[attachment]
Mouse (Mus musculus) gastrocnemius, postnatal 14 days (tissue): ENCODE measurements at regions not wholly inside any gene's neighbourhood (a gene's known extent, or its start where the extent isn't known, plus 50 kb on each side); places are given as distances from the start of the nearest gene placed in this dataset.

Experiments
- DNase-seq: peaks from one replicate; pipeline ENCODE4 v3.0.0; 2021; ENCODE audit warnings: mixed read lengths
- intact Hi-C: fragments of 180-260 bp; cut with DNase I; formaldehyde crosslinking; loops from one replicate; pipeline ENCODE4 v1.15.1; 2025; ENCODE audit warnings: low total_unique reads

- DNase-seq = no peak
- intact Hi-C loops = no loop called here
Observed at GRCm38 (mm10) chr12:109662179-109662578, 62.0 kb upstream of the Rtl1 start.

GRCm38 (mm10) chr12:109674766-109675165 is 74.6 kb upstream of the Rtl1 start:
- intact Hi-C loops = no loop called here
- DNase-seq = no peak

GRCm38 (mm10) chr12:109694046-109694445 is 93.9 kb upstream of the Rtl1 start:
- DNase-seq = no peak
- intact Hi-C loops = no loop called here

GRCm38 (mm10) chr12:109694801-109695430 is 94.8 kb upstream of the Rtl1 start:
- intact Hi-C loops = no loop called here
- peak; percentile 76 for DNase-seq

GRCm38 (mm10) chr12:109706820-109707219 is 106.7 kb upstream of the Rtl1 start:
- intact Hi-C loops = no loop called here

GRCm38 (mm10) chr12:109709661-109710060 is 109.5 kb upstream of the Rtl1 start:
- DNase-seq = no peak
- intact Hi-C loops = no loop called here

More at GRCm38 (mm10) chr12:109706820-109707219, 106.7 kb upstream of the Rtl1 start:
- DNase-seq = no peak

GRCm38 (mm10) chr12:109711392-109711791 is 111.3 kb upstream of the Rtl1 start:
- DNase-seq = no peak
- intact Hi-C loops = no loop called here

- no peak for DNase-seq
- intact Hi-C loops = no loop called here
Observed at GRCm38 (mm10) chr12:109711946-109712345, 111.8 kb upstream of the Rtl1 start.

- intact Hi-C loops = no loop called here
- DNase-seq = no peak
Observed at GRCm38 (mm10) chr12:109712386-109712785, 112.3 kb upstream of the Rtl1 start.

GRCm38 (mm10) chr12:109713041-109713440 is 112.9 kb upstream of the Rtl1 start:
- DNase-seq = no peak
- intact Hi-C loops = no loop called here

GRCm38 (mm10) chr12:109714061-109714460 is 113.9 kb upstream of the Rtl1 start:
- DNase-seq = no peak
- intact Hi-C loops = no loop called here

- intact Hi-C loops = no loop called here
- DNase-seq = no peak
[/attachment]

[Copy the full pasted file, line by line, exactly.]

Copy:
Mouse (Mus musculus) gastrocnemius, postnatal 14 days (tissue): ENCODE measurements at regions not wholly inside any gene's neighbourhood (a gene's known extent, or its start where the extent isn't known, plus 50 kb on each side); places are given as distances from the start of the nearest gene placed in this dataset.

Experiments
- DNase-seq: peaks from one replicate; pipeline ENCODE4 v3.0.0; 2021; ENCODE audit warnings: mixed read lengths
- intact Hi-C: fragments of 180-260 bp; cut with DNase I; formaldehyde crosslinking; loops from one replicate; pipeline ENCODE4 v1.15.1; 2025; ENCODE audit warnings: low total_unique reads

- DNase-seq = no peak
- intact Hi-C loops = no loop called here
Observed at GRCm38 (mm10) chr12:109662179-109662578, 62.0 kb upstream of the Rtl1 start.

GRCm38 (mm10) chr12:109674766-109675165 is 74.6 kb upstream of the Rtl1 start:
- intact Hi-C loops = no loop called here
- DNase-seq = no peak

GRCm38 (mm10) chr12:109694046-109694445 is 93.9 kb upstream of the Rtl1 start:
- DNase-seq = no peak
- intact Hi-C loops = no loop called here

GRCm38 (mm10) chr12:109694801-109695430 is 94.8 kb upstream of the Rtl1 start:
- intact Hi-C loops = no loop called here
- peak; percentile 76 for DNase-seq

GRCm38 (mm10) chr12:109706820-109707219 is 106.7 kb upstream of the Rtl1 start:
- intact Hi-C loops = no loop called here

GRCm38 (mm10) chr12:109709661-109710060 is 109.5 kb upstream of the Rtl1 start:
- DNase-seq = no peak
- intact Hi-C loops = no loop called here

More at GRCm38 (mm10) chr12:109706820-109707219, 106.7 kb upstream of the Rtl1 start:
- DNase-seq = no peak

GRCm38 (mm10) chr12:109711392-109711791 is 111.3 kb upstream of the Rtl1 start:
- DNase-seq = no peak
- intact Hi-C loops = no loop called here

- no peak for DNase-seq
- intact Hi-C loops = no loop called here
Observed at GRCm38 (mm10) chr12:109711946-109712345, 111.8 kb upstream of the Rtl1 start.

- intact Hi-C loops = no loop called here
- DNase-seq = no peak
Observed at GRCm38 (mm10) chr12:109712386-109712785, 112.3 kb upstream of the Rtl1 start.

GRCm38 (mm10) chr12:109713041-109713440 is 112.9 kb upstream of the Rtl1 start:
- DNase-seq = no peak
- intact Hi-C loops = no loop called here

GRCm38 (mm10) chr12:109714061-109714460 is 113.9 kb upstream of the Rtl1 start:
- DNase-seq = no peak
- intact Hi-C loops = no loop called here

- intact Hi-C loops = no loop called here
- DNase-seq = no peak